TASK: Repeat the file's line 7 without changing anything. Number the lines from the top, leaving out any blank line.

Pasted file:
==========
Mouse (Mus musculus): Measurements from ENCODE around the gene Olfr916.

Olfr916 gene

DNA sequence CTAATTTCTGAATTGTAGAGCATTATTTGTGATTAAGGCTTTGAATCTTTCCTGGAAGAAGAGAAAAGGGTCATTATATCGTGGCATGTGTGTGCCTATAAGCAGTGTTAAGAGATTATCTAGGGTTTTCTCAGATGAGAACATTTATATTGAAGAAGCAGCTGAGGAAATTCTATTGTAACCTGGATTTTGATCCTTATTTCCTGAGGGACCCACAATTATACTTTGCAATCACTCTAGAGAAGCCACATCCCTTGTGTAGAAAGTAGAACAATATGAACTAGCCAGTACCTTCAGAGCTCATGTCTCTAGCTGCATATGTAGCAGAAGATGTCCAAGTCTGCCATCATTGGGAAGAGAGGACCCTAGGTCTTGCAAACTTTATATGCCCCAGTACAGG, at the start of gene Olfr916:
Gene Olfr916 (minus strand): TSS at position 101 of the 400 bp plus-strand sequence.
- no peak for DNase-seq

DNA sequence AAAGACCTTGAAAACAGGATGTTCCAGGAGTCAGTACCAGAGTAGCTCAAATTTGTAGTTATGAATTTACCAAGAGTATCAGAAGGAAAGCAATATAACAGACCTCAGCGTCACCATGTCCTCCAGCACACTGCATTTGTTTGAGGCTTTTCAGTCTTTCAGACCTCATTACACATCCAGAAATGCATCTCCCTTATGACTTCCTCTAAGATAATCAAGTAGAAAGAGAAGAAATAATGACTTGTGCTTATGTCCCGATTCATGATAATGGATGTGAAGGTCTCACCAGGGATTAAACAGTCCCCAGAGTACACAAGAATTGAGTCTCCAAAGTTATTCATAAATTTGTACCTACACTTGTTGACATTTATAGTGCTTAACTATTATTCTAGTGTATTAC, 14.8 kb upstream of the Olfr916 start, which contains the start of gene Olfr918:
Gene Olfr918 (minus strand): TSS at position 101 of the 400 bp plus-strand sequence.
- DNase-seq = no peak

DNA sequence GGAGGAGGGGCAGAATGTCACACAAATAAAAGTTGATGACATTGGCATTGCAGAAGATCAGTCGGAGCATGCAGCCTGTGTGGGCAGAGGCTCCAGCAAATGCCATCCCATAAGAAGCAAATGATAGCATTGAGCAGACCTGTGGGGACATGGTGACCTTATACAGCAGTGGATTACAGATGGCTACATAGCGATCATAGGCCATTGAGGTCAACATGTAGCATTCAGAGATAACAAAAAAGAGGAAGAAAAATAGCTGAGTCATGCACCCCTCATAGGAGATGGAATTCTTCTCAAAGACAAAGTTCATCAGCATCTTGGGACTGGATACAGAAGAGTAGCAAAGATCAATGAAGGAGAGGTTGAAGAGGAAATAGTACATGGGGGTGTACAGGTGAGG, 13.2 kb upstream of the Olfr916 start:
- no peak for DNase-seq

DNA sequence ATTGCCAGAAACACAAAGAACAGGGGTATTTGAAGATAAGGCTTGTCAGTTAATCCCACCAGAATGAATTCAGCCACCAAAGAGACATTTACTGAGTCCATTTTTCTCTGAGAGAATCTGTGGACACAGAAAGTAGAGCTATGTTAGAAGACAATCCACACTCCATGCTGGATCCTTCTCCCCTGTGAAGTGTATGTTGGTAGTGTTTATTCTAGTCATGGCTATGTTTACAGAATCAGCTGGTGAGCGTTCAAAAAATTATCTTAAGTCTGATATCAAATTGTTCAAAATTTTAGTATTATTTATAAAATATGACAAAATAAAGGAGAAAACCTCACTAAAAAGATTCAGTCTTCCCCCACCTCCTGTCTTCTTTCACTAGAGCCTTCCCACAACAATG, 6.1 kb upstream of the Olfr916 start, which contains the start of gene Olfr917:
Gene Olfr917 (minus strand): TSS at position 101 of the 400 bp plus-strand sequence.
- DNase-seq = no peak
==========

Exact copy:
Gene Olfr918 (minus strand): TSS at position 101 of the 400 bp plus-strand sequence.